A well-crafted mission statement can help you focus on your business better. When you decide to create a mission statement, it requires that you sit down and truly consider what you want to accomplish with your business outside of making money. A mission statement needs to explain why your business exists. It guides your actions (and the actions of your entire organization) by providing a path toward reaching the business’s goals.
Most mission statements encompass just a few sentences that answer:
- Why does your business exists? – If you don’t know why you’re doing it, you can’t do it well.
- Who does your business exists for? – You have to know your audience to deliver the right products and services.
- What product or services do you offer to them? – If you can’t describe what you provide, it’ll be hard to move forward. It’s easy if your product is tangible, such as ice-cream or widgets.
- How your business is unique? – What differentiates your products/services from the competition? Why are yours better?
Once you answer the questions, consider that your rough draft in which you can now find better words to describe each answer, forming a cohesive mission statement.
Your mission statement comprises just a few sentences, making up a concise paragraph that describes why your business exists, for whom, what products you deliver, and how they’re different from the competition. The words you use must be understandable to your audience. Get the opinion of your audience about whether it makes sense or not.
Your mission statement is for you and those who work for you to keep focus on what is important. It doesn’t have to really resonate with those outside of the business. But it does need to help guide you forward and inspire you to reach the ideas within the mission statement. It needs to describe what’s truly important about your business, outside of money.
The mission statement should focus on your core competency. What is it that you do for others? Let’s look at a couple mission statements for an example.
“Our Mission: To design and build dreams through excellence in design talent, inspirational leadership, budget consciousness, sustainable and innovative architecture while adhering to the highest in creative and ethical standards to achieve overwhelming client satisfaction.”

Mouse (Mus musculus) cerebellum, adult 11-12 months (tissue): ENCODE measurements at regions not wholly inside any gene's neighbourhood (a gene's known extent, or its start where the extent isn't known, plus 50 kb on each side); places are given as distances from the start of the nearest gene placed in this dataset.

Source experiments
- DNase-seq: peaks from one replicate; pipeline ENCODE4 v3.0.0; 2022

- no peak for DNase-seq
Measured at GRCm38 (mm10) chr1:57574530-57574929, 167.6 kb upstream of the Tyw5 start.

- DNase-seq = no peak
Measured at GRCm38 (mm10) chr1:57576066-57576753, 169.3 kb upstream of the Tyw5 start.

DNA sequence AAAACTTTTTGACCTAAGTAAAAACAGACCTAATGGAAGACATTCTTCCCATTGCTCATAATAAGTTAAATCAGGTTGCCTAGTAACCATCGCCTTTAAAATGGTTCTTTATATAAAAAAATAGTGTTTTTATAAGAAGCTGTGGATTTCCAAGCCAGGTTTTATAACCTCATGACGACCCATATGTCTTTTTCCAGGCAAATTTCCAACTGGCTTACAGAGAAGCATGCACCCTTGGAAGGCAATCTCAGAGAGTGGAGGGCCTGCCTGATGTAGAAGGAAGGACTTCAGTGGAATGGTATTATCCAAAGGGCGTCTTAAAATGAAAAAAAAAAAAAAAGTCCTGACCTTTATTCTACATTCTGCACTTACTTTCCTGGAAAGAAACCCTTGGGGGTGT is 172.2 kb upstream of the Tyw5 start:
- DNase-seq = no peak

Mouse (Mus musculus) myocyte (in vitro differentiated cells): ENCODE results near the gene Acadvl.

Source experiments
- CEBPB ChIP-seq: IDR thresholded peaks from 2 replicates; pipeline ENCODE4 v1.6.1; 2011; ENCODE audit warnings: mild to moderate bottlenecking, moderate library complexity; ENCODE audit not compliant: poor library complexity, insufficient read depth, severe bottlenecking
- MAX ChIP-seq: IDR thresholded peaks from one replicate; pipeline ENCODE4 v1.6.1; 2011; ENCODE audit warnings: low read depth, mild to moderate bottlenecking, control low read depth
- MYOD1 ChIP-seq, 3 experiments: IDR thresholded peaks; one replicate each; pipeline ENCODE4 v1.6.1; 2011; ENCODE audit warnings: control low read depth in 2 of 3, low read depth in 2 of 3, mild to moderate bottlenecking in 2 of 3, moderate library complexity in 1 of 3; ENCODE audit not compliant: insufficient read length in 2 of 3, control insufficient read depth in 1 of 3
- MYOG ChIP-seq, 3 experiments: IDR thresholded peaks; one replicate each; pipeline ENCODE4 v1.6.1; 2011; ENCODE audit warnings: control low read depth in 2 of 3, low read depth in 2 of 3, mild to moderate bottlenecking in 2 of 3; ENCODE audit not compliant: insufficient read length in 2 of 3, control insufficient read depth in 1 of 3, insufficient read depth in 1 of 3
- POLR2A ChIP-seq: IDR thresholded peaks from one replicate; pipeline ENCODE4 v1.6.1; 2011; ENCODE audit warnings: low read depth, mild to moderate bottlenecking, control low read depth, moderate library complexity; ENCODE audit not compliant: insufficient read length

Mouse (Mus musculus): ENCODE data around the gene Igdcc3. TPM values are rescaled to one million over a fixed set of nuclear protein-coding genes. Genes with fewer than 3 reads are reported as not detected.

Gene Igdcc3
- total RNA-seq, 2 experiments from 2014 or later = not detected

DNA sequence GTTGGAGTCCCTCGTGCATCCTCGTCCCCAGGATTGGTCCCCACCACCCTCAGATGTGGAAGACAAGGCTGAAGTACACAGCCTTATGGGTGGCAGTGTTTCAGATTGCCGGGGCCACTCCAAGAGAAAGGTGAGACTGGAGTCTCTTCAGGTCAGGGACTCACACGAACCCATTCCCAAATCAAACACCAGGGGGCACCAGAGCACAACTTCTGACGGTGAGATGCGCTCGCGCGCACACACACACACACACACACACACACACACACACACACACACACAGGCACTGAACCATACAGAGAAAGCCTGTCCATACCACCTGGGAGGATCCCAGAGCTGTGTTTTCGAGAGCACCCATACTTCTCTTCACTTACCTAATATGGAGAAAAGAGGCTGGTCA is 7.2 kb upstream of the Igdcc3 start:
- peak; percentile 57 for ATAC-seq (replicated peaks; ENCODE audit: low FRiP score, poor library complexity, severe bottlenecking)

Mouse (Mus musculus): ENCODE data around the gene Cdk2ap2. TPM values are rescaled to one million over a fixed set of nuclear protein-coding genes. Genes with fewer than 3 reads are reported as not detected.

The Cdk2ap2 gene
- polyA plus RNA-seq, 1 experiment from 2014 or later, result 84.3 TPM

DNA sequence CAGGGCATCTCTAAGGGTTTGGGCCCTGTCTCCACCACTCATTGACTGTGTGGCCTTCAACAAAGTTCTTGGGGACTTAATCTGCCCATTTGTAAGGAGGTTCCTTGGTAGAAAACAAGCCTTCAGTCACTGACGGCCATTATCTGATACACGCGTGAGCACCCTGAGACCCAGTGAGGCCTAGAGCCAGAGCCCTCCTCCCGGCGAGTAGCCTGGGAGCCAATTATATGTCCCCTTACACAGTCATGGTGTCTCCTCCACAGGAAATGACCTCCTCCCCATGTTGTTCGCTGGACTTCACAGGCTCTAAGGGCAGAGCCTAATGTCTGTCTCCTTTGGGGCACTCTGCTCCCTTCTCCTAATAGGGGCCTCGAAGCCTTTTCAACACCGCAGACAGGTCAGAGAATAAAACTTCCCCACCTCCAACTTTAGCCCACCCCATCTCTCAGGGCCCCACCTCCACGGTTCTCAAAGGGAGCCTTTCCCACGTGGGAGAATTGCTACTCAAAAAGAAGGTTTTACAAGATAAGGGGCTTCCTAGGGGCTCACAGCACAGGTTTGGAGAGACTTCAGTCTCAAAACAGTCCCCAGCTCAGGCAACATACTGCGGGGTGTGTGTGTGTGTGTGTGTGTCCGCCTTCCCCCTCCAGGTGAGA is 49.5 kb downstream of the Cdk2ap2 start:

It’s clear what this company’s mission is when reading this mission statement. They’re in the design business but also in the bringing dreams to life business. Sure, they make money, but it’s not the mission.
“Social Mission: To operate the Company in a way that actively recognizes the central role that business plays in society by initiating innovative ways to improve the quality of life locally, nationally and internationally.
Product Mission: To make, distribute and sell the finest quality all natural ice cream and euphoric concoctions with a continued commitment to incorporating wholesome, natural ingredients and promoting business practices that respect the Earth and the Environment.
Economic Mission: To operate the Company on a sustainable financial basis of profitable growth, increasing value for our stakeholders and expanding opportunities for development and career growth for our employees.”
Two very different examples, but none of them mention making money as their mission. One is short and to the point, and one has longer and more elaborate missions for different areas. You can be as elaborate as you want with your mission statement, and you can have more than one mission statement, like Ben & Jerry’s. But the point is to give you and your employees a reason for being, an answer as to what you do, who you do it for, and why you do it.